So what makes these African female leaders different from female leaders across the world? Firstly they are changing the status quo. Usually when women come to power or start businesses, they hardly do anything new, as they see it as an achievement all on its own. However, more and more women in Africa are challenging the way things are done and even changing them. Secondly they are paving the way for other ladies to follow in their path. African women are ensuring that when they step out of their influential roles that there is another strong woman to take her place. Lastly and probably most notably is the fact that African women have the strongest barriers to break, this means that they have to fight the hardest to get where they are. For me, this fact alone makes them unique and that much more special.
Traditionally, African women have always been seen as the backbone of society. Everyone expects them to stay in the kitchen and provide meals and clean the house. Although many people all over the world are accepting and even embracing the feminist movement, it is often thought that here in Africa this is not the case. I would like to publicly call out anyone who dares to peddle these false rumours! Women in Africa are leading the world in terms of female political leadership as more and more women take on government roles, as well as in the business and enterprise sectors.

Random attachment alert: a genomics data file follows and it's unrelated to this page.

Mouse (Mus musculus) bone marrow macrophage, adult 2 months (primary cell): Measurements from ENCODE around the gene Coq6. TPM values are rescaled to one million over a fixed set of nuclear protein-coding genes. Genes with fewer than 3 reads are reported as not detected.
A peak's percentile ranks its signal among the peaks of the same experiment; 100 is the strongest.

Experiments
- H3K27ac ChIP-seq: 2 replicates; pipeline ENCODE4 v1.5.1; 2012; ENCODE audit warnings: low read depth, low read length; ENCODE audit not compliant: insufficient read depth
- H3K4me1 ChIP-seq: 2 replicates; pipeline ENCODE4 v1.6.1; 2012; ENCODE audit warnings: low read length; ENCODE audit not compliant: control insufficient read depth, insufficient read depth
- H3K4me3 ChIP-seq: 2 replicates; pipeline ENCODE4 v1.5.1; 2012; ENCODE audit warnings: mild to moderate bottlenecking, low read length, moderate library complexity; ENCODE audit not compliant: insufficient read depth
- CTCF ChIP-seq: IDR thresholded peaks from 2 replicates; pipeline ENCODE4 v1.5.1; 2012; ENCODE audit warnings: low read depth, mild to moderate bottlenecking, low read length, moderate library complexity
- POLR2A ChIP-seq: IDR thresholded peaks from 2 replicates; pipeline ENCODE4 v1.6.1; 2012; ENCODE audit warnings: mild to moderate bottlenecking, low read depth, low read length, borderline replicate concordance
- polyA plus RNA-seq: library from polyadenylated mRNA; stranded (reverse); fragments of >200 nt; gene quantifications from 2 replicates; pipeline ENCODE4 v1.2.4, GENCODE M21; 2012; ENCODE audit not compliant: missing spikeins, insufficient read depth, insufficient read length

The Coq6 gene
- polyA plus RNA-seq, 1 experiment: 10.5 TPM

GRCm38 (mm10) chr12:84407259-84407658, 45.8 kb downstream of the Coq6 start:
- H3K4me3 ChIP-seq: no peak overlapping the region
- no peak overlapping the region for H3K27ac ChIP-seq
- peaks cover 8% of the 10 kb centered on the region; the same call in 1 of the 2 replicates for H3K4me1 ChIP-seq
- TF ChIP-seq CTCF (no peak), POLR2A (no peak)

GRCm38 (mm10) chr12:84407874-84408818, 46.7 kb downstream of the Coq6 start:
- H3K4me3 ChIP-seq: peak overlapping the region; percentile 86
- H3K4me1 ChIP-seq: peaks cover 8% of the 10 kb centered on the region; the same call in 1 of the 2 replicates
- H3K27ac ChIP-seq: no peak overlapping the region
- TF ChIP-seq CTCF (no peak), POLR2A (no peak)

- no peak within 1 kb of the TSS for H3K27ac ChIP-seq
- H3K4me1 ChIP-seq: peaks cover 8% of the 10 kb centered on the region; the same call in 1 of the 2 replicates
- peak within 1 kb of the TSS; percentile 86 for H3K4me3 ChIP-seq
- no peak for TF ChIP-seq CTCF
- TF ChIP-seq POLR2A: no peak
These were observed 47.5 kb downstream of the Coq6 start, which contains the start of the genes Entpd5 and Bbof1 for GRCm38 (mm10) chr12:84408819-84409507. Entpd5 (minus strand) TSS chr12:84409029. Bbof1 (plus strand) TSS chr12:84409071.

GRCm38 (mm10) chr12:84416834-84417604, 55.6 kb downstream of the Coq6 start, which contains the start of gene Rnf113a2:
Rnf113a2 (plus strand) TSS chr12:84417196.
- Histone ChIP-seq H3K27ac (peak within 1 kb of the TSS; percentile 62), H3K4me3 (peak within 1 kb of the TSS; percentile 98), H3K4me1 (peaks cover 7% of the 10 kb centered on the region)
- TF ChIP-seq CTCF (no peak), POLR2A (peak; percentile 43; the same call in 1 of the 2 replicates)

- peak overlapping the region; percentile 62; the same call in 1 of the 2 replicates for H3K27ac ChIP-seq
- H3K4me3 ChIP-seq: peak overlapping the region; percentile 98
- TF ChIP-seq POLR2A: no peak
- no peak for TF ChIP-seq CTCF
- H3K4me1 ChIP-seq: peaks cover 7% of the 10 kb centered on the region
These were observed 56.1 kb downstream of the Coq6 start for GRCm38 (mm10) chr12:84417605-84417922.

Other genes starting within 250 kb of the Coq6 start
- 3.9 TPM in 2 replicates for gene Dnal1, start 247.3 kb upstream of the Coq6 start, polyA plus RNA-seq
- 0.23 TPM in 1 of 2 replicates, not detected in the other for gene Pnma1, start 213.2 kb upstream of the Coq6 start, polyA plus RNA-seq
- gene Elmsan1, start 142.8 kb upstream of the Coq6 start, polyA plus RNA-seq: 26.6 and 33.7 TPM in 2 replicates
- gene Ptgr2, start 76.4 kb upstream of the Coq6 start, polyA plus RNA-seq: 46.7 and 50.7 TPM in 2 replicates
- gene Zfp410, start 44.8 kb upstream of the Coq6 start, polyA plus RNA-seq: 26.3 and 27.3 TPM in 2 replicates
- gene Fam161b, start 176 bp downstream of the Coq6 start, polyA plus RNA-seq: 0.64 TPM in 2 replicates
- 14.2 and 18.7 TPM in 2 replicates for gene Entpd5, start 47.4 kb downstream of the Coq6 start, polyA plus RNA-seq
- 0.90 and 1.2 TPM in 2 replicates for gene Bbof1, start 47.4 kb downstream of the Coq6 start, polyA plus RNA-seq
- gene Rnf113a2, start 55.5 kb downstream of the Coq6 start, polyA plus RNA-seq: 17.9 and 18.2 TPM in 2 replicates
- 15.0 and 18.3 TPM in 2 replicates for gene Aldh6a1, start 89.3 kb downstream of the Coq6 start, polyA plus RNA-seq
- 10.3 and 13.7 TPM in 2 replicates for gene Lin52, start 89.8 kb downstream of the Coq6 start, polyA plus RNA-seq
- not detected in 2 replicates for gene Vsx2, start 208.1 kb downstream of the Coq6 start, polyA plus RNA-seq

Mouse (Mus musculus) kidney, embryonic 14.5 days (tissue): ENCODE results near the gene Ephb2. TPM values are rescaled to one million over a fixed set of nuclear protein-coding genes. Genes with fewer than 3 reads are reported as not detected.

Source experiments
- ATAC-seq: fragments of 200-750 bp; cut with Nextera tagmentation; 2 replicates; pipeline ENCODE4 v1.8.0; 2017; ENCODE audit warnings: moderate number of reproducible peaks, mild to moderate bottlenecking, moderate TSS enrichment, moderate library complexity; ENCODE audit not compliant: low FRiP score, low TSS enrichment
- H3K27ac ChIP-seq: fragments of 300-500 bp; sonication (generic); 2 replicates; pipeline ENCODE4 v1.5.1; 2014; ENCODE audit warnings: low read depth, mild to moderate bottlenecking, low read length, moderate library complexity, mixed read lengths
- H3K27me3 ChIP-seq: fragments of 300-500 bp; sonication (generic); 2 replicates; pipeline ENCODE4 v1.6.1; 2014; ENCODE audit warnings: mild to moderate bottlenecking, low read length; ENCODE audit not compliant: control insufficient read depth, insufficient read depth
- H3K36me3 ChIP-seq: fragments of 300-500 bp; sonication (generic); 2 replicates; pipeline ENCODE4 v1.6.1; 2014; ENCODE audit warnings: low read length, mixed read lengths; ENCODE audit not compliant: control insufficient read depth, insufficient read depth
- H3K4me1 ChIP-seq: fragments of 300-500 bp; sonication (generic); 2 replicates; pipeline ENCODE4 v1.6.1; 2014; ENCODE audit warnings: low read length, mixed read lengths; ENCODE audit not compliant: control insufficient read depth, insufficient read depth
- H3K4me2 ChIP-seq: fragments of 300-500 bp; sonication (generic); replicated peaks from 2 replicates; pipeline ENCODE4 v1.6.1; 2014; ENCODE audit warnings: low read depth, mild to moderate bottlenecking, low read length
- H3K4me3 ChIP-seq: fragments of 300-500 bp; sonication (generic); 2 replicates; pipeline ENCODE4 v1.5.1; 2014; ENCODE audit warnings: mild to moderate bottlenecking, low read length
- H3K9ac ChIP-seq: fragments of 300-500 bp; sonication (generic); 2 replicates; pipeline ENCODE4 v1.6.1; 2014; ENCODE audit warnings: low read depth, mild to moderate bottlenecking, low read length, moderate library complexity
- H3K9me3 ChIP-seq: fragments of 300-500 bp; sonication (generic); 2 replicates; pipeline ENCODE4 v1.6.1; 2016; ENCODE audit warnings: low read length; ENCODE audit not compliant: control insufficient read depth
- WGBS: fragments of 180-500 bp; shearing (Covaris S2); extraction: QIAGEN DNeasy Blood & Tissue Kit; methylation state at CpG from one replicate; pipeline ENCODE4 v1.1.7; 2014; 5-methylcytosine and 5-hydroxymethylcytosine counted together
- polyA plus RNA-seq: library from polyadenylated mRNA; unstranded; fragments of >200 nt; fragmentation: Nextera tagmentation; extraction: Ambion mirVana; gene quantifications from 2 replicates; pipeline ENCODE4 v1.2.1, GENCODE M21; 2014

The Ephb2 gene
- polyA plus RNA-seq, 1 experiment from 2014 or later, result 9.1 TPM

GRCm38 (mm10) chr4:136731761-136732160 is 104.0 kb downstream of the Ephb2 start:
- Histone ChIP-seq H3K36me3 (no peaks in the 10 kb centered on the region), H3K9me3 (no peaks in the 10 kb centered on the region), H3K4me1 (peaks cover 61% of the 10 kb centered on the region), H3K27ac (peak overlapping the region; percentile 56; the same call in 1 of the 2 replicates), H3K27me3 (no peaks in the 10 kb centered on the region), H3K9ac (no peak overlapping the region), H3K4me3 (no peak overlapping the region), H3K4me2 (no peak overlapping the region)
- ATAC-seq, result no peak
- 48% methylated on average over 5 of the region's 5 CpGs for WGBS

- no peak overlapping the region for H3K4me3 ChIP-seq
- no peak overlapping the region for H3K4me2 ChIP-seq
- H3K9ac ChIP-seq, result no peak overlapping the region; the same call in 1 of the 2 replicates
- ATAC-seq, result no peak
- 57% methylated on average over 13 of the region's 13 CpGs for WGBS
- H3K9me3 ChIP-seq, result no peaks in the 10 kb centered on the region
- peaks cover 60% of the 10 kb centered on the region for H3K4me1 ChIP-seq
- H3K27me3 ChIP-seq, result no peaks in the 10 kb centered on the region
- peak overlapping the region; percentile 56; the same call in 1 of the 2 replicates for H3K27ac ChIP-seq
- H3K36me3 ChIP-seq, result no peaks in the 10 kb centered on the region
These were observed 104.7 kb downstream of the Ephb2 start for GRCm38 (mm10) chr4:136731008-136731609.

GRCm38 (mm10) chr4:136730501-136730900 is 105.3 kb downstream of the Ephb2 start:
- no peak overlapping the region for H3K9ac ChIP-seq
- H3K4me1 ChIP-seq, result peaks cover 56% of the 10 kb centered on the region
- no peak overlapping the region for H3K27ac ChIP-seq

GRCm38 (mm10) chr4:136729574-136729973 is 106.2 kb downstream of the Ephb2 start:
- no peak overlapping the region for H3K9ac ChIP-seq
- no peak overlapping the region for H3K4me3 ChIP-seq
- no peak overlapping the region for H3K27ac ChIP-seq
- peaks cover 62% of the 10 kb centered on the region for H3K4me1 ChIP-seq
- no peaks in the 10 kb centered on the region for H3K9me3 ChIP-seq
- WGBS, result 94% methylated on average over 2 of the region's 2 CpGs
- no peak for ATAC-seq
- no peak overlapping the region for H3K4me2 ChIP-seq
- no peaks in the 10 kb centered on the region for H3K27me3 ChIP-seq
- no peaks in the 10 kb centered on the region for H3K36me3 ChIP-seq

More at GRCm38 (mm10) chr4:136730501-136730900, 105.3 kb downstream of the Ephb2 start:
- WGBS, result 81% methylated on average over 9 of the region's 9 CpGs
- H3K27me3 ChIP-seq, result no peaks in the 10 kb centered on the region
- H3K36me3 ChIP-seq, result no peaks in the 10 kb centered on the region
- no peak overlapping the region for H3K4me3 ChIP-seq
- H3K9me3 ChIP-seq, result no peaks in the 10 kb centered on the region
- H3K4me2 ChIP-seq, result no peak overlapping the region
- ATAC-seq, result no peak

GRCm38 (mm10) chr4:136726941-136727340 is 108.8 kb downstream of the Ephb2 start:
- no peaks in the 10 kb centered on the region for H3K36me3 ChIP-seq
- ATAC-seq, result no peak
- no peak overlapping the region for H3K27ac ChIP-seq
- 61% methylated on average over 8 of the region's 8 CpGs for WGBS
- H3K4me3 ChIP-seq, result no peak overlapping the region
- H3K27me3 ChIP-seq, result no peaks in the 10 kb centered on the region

“Women in Africa represent 52% of the total population, contribute approximately 75% of the agricultural work, and are responsible for 60-80% of the food production,”a recent quote by Nomsa Daniels; the executive director of New Faces New Voices an organisation centered on female empowerment. These are cold hard facts about the impact that women are having on the growth of the African continent. Now more than ever it is evident that women on the continent are not conforming to what is expected of them and are doing what they want in the most positive way, they are helping move the continent forward! Additionally in terms of leadership, African women have come a long, a very long way. In July 2012 Nkosazana Dlamini-Zuma was elected chairperson of the African Union, the first woman to hold the post. Then there are the two female presidents who demand respect and attention simply at the mention of their names. Joyce Banda and Ellen Johnson-Sirleaf both are proving that female leadership is the best way to go. They both have reconstructed and revolutionized their countries’economies being torchbearers of hope for their citizens. In my personal opinion they are setting an example for all other aspiring female leaders all over the world.